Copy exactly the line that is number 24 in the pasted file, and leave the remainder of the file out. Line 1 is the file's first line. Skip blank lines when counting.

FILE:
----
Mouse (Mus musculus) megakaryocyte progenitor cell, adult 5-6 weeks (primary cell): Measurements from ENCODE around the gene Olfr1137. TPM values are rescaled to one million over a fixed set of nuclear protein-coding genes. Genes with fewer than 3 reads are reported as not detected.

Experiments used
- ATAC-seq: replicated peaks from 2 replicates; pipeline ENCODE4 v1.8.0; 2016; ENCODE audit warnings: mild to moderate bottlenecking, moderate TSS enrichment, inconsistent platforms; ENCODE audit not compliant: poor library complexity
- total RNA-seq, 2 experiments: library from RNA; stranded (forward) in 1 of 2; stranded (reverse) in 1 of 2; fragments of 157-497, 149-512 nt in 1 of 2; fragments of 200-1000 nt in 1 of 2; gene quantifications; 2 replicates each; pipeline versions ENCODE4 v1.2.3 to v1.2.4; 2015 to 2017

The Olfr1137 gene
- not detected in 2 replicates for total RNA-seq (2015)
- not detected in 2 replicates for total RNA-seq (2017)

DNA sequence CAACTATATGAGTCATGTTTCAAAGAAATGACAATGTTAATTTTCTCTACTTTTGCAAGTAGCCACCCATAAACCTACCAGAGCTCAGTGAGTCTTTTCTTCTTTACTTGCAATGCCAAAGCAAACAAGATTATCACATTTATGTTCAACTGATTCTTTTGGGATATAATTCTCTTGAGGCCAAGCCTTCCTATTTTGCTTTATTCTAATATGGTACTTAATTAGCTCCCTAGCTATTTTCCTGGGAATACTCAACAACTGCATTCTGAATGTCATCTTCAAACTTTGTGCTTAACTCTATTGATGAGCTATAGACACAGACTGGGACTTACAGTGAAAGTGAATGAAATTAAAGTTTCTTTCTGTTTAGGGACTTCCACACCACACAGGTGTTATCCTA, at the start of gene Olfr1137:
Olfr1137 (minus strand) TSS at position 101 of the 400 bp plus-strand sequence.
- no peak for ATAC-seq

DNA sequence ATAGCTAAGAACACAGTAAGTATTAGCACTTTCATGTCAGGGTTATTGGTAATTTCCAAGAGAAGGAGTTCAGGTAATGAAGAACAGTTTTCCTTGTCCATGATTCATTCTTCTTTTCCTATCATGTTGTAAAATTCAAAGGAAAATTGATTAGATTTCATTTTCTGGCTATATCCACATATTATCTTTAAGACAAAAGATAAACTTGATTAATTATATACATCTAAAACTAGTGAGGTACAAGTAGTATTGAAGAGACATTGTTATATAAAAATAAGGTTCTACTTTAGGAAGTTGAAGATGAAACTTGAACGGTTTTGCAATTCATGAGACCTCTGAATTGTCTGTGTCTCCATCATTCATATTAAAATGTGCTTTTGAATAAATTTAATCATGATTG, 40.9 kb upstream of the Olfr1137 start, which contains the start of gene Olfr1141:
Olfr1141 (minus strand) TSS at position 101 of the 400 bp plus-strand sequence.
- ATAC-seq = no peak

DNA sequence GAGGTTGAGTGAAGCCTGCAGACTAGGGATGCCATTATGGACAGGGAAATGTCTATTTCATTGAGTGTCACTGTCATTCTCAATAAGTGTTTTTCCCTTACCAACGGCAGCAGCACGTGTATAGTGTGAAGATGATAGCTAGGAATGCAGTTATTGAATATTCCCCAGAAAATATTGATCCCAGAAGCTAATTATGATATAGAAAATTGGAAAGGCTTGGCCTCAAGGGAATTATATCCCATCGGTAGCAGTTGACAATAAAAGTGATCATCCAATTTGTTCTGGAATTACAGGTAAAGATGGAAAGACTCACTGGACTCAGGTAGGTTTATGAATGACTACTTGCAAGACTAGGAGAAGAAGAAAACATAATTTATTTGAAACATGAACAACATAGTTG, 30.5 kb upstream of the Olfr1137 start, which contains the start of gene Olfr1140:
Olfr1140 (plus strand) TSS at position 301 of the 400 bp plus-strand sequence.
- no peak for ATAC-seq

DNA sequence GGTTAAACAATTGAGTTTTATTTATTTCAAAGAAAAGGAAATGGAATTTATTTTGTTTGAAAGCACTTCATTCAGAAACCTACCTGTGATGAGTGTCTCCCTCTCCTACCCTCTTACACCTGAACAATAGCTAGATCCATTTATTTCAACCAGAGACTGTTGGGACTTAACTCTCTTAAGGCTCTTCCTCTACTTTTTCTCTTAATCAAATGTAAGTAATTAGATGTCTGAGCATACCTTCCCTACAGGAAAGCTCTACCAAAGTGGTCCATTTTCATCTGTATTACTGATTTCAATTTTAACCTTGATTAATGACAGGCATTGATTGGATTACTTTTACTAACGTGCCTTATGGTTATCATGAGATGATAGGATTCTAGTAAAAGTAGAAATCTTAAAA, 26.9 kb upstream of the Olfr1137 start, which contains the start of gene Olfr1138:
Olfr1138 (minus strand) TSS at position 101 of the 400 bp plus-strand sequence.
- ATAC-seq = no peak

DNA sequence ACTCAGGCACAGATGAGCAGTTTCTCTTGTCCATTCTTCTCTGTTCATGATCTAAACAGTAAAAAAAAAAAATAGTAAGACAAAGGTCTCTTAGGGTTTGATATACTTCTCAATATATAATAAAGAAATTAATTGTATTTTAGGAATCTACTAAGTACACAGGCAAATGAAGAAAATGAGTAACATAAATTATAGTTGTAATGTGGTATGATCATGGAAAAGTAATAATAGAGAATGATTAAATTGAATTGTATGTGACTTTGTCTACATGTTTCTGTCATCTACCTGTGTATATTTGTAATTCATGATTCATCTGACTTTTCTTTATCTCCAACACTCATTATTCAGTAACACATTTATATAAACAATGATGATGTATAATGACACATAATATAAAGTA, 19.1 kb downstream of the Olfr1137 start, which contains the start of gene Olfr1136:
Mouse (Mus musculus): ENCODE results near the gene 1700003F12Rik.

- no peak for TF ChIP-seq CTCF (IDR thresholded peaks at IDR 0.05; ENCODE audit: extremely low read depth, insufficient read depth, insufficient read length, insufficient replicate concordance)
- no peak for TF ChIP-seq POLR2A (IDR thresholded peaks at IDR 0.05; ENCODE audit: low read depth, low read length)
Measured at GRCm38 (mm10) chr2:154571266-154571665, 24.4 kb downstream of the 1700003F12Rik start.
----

Measured at GRCm38 (mm10) chr2:154571266-154571665, 24.4 kb downstream of the 1700003F12Rik start.